Innovation has become the buzzword of the past two decades in healthcare. Silicon Valley/Alley, technology vendors, health plans, and more recently, health systems all agree that it is the key to the future. Like Miss America contestants seeking world peace, “innovation” has become the canned response of healthcare board members, executives, and industry pundits, to the question, “How do we save the U.S. healthcare system?”
The overuse and generalization of the term “innovation” has led to a loss of understanding of what it is we mean when we say we need more innovation. We lose sight of the specific skills and behaviors needed to be innovative. The word has been overused to the point that national discussion has become circular, “to be innovative, we have to encourage innovation.” However, despite the hypocrisy, we need to be innovative about our use of the word innovation! We should start talking about innovation as a series of separate skills and behaviors that require a different kind of leadership than exists in most healthcare organizations.
As an early stage digital health venture firm largely funded by health systems, we see the great things happening in the U.S. healthcare system today as it relates to the pure definition of ‘innovation’ – which is not ‘doing the same things a bit better,’ but rather ‘doing new things that make the old things obsolete.’ A major premise of Caduceus Capital Partners upon our founding in 2020 was that the COVID-19 pandemic was going to catalyze a new decade of digital health technology-enabled innovation and adoption. There is no doubt that this premise was correct, however the ways in which this rapid creation of opportunities is being dealt with by healthcare systems, vary greatly.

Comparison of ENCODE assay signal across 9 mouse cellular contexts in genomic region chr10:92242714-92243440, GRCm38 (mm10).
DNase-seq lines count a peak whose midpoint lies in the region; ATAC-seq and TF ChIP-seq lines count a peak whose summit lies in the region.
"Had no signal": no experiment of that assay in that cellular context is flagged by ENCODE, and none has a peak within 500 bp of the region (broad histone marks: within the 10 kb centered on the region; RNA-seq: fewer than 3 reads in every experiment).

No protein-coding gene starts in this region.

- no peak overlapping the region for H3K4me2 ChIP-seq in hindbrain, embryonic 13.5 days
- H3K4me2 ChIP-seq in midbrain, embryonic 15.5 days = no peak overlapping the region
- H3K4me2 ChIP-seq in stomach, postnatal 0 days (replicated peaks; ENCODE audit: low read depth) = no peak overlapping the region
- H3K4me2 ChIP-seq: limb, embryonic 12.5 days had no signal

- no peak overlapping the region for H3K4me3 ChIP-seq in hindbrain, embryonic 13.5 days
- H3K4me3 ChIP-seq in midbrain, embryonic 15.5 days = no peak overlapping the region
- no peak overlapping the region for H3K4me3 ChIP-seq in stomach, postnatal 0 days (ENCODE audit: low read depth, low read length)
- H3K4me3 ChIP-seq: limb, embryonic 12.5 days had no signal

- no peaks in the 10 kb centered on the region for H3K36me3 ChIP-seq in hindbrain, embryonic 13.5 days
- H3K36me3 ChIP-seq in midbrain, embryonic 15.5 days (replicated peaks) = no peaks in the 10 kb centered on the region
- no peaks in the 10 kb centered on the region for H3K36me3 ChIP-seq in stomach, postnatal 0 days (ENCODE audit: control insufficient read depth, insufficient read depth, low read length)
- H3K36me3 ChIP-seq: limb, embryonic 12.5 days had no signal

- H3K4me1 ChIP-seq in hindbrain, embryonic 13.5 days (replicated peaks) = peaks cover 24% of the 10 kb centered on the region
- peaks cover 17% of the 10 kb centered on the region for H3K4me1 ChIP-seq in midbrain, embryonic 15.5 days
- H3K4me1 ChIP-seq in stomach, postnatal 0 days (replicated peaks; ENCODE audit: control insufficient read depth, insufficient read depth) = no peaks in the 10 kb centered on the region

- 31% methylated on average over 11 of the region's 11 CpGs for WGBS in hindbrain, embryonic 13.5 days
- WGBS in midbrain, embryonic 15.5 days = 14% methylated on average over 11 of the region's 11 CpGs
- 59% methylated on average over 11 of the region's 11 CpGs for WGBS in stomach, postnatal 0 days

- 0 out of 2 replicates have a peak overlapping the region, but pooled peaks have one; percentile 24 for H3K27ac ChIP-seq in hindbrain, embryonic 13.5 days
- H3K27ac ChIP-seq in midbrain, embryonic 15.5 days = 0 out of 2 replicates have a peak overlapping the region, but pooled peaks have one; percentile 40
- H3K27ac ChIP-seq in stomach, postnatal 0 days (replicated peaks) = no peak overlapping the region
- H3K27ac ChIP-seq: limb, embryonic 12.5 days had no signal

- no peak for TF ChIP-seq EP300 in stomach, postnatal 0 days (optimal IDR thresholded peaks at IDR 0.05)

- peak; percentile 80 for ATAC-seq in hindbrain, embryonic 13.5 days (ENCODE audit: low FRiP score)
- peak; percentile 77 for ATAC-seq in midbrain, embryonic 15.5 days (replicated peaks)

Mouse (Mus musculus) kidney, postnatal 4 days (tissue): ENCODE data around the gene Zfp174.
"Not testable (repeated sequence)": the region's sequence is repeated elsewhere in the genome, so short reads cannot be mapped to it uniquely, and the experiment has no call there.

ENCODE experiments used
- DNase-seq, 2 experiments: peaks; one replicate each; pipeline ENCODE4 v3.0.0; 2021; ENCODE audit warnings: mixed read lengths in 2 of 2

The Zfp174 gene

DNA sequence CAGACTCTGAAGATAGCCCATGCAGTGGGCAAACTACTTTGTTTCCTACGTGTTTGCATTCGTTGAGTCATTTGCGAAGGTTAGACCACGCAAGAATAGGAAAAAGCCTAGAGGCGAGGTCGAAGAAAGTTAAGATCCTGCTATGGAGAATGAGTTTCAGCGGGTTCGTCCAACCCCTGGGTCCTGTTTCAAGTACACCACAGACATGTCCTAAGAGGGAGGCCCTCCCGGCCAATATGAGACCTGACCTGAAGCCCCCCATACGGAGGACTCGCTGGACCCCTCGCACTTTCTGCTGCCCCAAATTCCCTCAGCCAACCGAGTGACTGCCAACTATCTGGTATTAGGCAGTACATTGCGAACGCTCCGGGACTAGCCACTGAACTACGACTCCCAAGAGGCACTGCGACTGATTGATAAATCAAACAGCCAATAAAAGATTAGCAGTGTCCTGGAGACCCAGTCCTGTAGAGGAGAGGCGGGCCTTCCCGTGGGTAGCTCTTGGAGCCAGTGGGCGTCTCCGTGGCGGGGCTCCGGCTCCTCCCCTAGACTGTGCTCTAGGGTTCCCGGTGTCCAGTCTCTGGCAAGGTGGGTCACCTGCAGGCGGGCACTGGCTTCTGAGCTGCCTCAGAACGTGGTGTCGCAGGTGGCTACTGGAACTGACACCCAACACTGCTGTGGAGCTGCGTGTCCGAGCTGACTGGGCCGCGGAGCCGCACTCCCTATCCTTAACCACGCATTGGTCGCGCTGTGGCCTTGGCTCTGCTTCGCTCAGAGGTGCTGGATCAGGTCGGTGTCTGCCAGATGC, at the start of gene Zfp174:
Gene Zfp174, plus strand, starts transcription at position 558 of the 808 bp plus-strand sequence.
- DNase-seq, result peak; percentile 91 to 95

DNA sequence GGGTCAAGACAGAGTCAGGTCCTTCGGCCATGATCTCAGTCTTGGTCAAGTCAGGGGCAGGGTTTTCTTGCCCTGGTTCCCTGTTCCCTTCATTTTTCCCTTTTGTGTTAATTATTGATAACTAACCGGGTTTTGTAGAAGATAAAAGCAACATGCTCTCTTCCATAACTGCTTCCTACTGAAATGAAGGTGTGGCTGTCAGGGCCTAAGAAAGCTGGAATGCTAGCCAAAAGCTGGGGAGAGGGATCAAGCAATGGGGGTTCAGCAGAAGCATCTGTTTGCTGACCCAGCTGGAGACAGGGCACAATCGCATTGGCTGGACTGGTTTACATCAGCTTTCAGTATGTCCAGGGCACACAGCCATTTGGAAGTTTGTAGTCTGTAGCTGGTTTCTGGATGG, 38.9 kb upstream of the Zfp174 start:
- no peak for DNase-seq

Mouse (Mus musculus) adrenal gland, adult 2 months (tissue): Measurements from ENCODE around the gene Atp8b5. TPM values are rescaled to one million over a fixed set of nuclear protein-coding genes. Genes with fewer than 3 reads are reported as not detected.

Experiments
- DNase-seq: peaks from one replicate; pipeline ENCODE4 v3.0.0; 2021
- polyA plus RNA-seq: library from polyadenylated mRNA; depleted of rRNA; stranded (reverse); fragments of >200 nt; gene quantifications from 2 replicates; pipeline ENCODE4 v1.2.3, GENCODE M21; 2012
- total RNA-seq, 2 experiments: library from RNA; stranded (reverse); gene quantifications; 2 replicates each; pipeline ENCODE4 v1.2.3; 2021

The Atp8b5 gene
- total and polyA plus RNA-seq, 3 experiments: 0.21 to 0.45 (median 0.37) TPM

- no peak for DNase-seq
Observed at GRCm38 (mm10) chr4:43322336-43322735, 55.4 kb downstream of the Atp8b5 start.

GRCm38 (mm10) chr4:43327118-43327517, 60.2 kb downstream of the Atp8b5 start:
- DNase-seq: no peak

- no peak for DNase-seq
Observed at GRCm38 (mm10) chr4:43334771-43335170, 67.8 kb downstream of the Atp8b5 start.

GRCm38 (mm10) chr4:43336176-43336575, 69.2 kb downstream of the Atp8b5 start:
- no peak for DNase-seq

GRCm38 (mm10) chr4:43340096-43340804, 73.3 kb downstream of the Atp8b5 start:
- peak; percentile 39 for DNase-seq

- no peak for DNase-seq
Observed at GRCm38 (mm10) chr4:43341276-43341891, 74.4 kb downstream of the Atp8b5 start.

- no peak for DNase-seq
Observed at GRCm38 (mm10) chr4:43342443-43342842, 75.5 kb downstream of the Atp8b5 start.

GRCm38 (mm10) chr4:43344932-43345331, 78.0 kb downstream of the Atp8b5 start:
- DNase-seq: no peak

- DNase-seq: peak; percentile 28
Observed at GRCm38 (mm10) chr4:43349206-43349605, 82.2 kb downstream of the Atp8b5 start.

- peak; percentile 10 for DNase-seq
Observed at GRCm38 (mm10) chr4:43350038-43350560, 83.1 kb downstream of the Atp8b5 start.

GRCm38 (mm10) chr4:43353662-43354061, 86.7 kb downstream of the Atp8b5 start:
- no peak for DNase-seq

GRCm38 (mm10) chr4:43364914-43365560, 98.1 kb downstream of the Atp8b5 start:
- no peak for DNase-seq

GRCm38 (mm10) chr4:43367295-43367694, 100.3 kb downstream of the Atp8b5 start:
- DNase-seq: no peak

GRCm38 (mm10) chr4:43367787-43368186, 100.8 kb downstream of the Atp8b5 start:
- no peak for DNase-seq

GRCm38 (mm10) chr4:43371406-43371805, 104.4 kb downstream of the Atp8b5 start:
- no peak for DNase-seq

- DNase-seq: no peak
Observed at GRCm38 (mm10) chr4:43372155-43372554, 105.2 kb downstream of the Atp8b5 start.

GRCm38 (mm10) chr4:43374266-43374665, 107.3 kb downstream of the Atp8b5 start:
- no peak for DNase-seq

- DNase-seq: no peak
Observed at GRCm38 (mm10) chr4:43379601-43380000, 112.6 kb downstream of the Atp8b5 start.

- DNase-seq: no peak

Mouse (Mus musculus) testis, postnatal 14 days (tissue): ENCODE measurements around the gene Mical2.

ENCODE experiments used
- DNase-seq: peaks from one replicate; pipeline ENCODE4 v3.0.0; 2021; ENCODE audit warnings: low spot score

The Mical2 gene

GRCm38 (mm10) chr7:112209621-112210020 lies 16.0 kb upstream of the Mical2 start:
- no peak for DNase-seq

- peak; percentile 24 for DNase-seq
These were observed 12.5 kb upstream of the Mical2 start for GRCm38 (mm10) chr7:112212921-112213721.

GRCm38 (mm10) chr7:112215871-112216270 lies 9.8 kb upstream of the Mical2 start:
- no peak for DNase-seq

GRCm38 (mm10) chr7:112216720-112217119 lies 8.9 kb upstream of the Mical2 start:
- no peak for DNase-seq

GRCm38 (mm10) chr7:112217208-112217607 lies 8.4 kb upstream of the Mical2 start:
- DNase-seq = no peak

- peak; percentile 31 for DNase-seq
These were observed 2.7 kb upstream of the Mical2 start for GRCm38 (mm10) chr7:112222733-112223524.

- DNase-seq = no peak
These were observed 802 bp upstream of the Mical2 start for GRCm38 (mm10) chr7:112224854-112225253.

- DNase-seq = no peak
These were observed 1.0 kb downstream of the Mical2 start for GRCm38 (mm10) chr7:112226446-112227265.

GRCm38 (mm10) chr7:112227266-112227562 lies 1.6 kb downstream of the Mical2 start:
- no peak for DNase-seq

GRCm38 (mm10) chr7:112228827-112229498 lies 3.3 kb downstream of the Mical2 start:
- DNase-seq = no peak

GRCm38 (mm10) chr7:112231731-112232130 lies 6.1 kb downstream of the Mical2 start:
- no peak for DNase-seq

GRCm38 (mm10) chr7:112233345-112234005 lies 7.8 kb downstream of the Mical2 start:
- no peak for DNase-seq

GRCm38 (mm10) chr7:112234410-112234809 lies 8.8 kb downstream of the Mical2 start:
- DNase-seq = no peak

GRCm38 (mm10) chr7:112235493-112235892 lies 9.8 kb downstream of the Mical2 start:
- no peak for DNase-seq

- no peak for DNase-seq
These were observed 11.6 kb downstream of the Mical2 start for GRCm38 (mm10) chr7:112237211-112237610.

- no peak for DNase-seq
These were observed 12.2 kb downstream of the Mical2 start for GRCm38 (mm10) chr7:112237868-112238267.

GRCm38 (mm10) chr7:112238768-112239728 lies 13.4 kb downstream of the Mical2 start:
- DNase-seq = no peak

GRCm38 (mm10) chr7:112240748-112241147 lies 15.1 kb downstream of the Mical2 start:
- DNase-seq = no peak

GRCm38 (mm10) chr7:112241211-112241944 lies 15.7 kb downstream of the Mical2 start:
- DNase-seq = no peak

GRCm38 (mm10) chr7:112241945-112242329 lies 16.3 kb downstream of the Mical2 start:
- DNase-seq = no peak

As we began fundraising in 2021, a consistent view at the leadership levels of health systems was that the COVID pandemic was making the hospital business a no-margin pursuit. Many of our friends leading these organizations were seeing empty beds waiting for COVID patients or were overwhelmed with COVID patients. The one thing these two states of matter had in common was that neither was profitable. With the concurrent demand for remote solutions (i.e., software), boards of directors began asking health system CEOs why we’re so heavily invested in people and buildings while doing nothing around software and solutions.
Enter the new age of health system innovation. This new era has brought several health systems reaching out to talk to us about investing in our Early Stage Digital Health Fund, which has been a great opportunity for us. However, we’ve also encountered in our travels and discussions several organizations coming off disastrous (and expensive) attempts to “do it themselves.” Trigger warning: the next few paragraphs may sound like your place, and it may upset you.
Most Common Ways Small-Mid Size Health Systems Waste Money and Time on Innovation